34 Works

Data from: Life stage and species identity affect whether habitat subsidies enhance or simply redistribute consumer biomass

Danielle A. Keller, Rachel K. Gittman, Rachel K. Bouchillon & F. Joel Fodrie
1. Quantifying the response of mobile consumers to changes in habitat availability is essential for determining the degree to which population-level productivity is habitat limited rather than regulated by other, potentially density-independent factors. 2. Over landscape scales, this can be explored by monitoring changes in density and foraging as habitat availability varies. As habitat availability increases, densities may: (1) decrease (unit-area production decreases; weak habitat limitation); (2) remain stable (unit-area production remains stable; habitat limitation);...

Data from: Evolution of plasticity and adaptive responses to climate change along climate gradients

Joel G. Kingsolver & Lauren B. Buckley
The relative contributions of phenotypic plasticity and adaptive evolution to the responses of species to recent and future climate change are poorly understood. We combine recent (1960–2010) climate and phenotypic data with microclimate, heat balance, demographic and evolutionary models to address this issue for a montane butterfly, Colias eriphyle, along an elevational gradient. Our focal phenotype, wing solar absorptivity, responds plastically to developmental (pupal) temperatures and plays a central role in thermoregulatory adaptation in adults....

Data from: Geographic variation in mimetic precision among different species of coral snake mimics

Christopher K. Akcali & David W. Pfennig
Batesian mimicry is widespread, but whether and why different species of mimics vary geographically in resemblance to their model is unclear. We characterized geographic variation in mimetic precision among four Batesian mimics of coral snakes. Each mimic occurs where its model is abundant (i.e., in “deep sympatry”), rare (i.e., at the sympatry/allopatry boundary or “edge sympatry”), and absent (i.e., in allopatry). Geographic variation in mimetic precision was qualitatively different among these mimics. In one mimic,...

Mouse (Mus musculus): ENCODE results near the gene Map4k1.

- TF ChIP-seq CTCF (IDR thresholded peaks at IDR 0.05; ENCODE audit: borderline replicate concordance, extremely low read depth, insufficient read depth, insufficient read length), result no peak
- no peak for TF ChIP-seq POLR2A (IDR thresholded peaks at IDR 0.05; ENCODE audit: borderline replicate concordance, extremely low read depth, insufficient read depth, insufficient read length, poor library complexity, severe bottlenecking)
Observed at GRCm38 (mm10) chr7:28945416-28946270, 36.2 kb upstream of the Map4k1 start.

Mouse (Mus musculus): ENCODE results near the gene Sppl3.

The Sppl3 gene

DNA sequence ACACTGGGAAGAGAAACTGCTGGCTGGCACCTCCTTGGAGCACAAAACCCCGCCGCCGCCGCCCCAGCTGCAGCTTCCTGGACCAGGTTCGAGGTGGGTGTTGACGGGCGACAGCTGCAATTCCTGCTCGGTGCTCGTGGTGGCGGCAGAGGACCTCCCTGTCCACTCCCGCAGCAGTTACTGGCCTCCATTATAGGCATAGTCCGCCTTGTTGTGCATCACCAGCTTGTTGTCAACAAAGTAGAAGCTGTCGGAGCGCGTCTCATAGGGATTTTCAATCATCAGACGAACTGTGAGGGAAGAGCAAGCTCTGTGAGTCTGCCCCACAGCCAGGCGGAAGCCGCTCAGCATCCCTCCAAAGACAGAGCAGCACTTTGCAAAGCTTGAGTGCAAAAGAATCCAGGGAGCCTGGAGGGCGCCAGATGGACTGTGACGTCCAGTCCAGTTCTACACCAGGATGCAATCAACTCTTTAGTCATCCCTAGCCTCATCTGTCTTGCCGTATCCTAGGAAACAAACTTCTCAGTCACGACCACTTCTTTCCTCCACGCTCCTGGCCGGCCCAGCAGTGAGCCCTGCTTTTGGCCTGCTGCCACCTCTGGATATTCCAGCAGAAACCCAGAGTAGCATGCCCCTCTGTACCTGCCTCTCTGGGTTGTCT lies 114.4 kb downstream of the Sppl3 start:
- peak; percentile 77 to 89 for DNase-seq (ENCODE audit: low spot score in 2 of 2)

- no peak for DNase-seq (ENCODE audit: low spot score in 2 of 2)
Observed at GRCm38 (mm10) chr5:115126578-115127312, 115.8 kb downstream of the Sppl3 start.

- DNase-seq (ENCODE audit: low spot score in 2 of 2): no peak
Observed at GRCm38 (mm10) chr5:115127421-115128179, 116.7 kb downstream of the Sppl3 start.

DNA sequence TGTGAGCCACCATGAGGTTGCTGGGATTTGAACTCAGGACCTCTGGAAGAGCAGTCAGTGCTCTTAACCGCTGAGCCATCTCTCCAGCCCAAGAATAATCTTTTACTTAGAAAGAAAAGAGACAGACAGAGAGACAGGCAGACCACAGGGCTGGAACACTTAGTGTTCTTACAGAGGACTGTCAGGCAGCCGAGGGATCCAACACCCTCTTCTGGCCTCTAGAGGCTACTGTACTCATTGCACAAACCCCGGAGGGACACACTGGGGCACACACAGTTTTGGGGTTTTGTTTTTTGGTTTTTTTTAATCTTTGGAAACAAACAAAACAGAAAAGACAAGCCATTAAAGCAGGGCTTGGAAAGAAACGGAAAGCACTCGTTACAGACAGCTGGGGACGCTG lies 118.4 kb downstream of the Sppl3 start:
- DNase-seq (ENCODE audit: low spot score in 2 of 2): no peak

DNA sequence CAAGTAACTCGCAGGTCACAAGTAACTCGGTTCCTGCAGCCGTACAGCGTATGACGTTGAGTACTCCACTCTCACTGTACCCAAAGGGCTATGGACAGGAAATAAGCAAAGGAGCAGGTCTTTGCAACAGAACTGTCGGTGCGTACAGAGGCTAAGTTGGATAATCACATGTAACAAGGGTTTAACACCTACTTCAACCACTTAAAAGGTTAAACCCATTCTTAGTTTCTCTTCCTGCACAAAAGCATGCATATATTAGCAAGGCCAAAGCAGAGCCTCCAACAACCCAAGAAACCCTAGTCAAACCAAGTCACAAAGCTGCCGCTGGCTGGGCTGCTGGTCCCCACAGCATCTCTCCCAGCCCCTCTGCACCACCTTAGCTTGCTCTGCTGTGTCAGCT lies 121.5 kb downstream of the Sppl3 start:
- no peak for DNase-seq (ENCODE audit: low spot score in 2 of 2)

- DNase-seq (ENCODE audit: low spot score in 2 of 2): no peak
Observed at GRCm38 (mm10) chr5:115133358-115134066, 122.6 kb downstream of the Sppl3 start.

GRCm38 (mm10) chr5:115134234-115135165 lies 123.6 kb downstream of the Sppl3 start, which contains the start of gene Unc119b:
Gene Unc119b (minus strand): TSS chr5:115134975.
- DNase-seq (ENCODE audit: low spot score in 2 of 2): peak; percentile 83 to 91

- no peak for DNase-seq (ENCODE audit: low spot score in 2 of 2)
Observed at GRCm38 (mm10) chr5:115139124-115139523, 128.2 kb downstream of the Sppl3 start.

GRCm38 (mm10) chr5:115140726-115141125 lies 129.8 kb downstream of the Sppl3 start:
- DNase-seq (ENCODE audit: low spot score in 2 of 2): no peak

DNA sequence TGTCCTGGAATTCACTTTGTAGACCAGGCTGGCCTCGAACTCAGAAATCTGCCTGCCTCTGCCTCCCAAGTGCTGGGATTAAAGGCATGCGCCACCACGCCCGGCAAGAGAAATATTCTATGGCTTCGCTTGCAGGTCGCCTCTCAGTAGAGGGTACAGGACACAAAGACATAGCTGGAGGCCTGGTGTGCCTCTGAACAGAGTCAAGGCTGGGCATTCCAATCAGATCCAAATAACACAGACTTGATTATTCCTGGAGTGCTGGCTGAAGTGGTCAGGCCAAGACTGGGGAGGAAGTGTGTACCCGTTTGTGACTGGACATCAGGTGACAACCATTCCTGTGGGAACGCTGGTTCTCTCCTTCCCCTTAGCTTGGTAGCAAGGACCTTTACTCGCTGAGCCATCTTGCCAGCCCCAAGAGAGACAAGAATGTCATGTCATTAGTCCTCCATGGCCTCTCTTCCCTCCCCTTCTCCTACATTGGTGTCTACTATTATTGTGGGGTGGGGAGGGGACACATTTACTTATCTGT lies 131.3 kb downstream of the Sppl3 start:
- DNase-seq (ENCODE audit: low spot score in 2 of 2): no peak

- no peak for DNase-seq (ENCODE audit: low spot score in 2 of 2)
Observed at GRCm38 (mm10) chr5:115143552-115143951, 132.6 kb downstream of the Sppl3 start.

Data from: Population structure and connectivity of the mountainous star coral, Orbicella faveolata, throughout the wider Caribbean region

John P. Rippe, Mikhail V. Matz, Elizabeth A. Green, Mónica Medina, Nida Z. Khawaja, Thanapat Pongwarin, Jorge H. Pinzón C., Karl D. Castillo & Sarah W. Davies
As coral reefs continue to decline worldwide, it becomes ever more necessary to understand the connectivity between coral populations to develop efficient management strategies facilitating survival and adaptation of coral reefs in the future. Orbicella faveolata is one of the most important reef-building corals in the Caribbean and has recently experienced severe population reductions. Here, we utilize a panel of nine microsatellite loci to evaluate the genetic structure of O. faveolata and to infer connectivity...

Data from: Genetic accommodation in the wild: evolution of gene expression plasticity during character displacement

Nicholas A. Levis, Antonio Serrato-Capuchina & David W. Pfennig
Ecological character displacement is considered crucial in promoting diversification, yet relatively little is known of its underlying mechanisms. We examined whether evolutionary shifts in gene expression plasticity (‘genetic accommodation’) mediate character displacement in spadefoot toads. Where Spea bombifrons and S. multiplicata occur separately in allopatry (the ancestral condition), each produces alternative, diet-induced, larval ecomorphs: omnivores, which eat detritus, and carnivores, which specialize on shrimp. By contrast, where these two species occur together in sympatry (the...